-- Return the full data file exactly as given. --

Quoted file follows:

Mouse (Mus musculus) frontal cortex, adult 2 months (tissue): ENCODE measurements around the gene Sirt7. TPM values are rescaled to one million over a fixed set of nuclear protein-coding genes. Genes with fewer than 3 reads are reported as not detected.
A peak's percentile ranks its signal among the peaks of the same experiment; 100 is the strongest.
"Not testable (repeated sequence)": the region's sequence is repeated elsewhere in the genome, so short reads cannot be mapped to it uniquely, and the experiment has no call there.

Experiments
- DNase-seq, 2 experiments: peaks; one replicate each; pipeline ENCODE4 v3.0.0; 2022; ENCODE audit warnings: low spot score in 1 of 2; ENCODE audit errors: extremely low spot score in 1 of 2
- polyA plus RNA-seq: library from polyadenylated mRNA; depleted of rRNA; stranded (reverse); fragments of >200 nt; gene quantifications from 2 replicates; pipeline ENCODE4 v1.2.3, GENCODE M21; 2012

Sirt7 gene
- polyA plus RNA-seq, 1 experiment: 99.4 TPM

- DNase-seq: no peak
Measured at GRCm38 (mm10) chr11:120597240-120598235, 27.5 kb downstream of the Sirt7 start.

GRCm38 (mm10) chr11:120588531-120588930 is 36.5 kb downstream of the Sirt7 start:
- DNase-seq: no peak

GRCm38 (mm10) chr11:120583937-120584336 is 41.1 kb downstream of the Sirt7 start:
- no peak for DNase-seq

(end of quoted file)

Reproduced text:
Mouse (Mus musculus) frontal cortex, adult 2 months (tissue): ENCODE measurements around the gene Sirt7. TPM values are rescaled to one million over a fixed set of nuclear protein-coding genes. Genes with fewer than 3 reads are reported as not detected.
A peak's percentile ranks its signal among the peaks of the same experiment; 100 is the strongest.
"Not testable (repeated sequence)": the region's sequence is repeated elsewhere in the genome, so short reads cannot be mapped to it uniquely, and the experiment has no call there.

Experiments
- DNase-seq, 2 experiments: peaks; one replicate each; pipeline ENCODE4 v3.0.0; 2022; ENCODE audit warnings: low spot score in 1 of 2; ENCODE audit errors: extremely low spot score in 1 of 2
- polyA plus RNA-seq: library from polyadenylated mRNA; depleted of rRNA; stranded (reverse); fragments of >200 nt; gene quantifications from 2 replicates; pipeline ENCODE4 v1.2.3, GENCODE M21; 2012

Sirt7 gene
- polyA plus RNA-seq, 1 experiment: 99.4 TPM

- DNase-seq: no peak
Measured at GRCm38 (mm10) chr11:120597240-120598235, 27.5 kb downstream of the Sirt7 start.

GRCm38 (mm10) chr11:120588531-120588930 is 36.5 kb downstream of the Sirt7 start:
- DNase-seq: no peak

GRCm38 (mm10) chr11:120583937-120584336 is 41.1 kb downstream of the Sirt7 start:
- no peak for DNase-seq